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Old 02-15-2015, 06:03 PM   #6
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[QUOTE=EagleCrag;227522]Are we going full circle here? When graphite came out glass rods went by the wayside. What has changed? Have there been improvements in glass that now puts them in a class with graphite? IQUOTE]

http://www.maineflyfish.com/forums/i...howtopic=25267

http://echoflyfishingblog.com/tag/glass-is-not-dead/
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Old 02-16-2015, 10:11 PM   #7
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The fact remains that fiberglass isn't bamboo and ugly stick is the only rod that I use to hammer the brookies.
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Old 02-17-2015, 09:32 AM   #8
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Just my 2 cents.

Graphite is faster, stiffer modulus, great casting tools, long casts, big flies, for salt and bass buggin' far superior to any other materials. Never was to impressed with boron rods.

Glass is slower , a better fishing tool, more delicate. Better in short length and light lines, I've seldom cast short rods in graphite that don't feel to stiff.

Bamboo, good bamboo anyway is best in the short, light line weights and aesthetically more enjoyable to fish for some of us.

Winston makes graphite that casts well delicately in shorter lengths , there are a few others. If your on small streams where casting distances are your leader and a few feet of line the high modulus graphite is not your best choice, I'll use a bamboo or glass rod. If I'm casting 40 or more feet or big flies then the graphite is far superior.

I owned a fly fishing shop for 15 years and cast everything I could get my hands on from the newest rods before they were even on the market to Panes and Garrisons, they were mostly all good rods for there intended purpose. My favorite fishing is small stream Brook Trout hunting, I've also fished bass, pike, bonefish, tarpon etc. and there is a right rod for every situation. Heck, you can cast a fly line with a broom stick or your bare hand if you want. It's best for you to fish with the rod or rods than give you the most joy,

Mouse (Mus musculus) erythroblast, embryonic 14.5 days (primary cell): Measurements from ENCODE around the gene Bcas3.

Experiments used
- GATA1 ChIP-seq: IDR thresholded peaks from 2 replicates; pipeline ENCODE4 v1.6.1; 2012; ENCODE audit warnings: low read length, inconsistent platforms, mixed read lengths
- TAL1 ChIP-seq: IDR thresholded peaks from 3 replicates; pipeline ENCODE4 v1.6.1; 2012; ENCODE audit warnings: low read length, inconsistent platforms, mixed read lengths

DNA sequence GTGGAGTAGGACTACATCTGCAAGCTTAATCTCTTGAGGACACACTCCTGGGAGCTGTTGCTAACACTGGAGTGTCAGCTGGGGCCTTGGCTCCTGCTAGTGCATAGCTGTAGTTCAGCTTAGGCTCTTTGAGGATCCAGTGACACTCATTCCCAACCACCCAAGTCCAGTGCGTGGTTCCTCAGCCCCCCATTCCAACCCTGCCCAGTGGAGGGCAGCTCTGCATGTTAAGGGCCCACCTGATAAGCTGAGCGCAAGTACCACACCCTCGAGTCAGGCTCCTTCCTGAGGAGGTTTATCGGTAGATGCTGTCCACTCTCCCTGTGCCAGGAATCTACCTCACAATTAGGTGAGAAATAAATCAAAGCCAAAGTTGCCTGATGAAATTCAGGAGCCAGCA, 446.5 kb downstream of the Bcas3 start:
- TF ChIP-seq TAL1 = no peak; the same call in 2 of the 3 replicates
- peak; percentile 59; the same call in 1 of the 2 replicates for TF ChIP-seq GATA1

If you have a smile on your face your doing it right.

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Old 02-17-2015, 11:11 AM   #9
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Just my 2 cents.

Graphite is faster, stiffer modulus, great casting tools, long casts, big flies, for salt and bass buggin' far superior to any other materials. Never was to impressed with boron rods.

Glass is slower , a better fishing tool, more delicate. Better in short length and light lines, I've seldom cast short rods in graphite that don't feel to stiff.

Bamboo, good bamboo anyway is best in the short, light line weights and aesthetically more enjoyable to fish for some of us.

Winston makes graphite that casts well delicately in shorter lengths , there are a few others. If your on small streams where casting distances are your leader and a few feet of line the high modulus graphite is not your best choice, I'll use a bamboo or glass rod. If I'm casting 40 or more feet or big flies then the graphite is far superior.

I owned a fly fishing shop for 15 years and cast everything I could get my hands on from the newest rods before they were even on the market to Panes and Garrisons, they were mostly all good rods for there intended purpose. My favorite fishing is small stream Brook Trout hunting, I've also fished bass, pike, bonefish, tarpon etc. and there is a right rod for every situation. Heck, you can cast a fly line with a broom stick or your bare hand if you want. It's best for you to fish with the rod or rods than give you the most joy,

If you have a smile on your face your doing it right.

John M.
Interesting insight, John.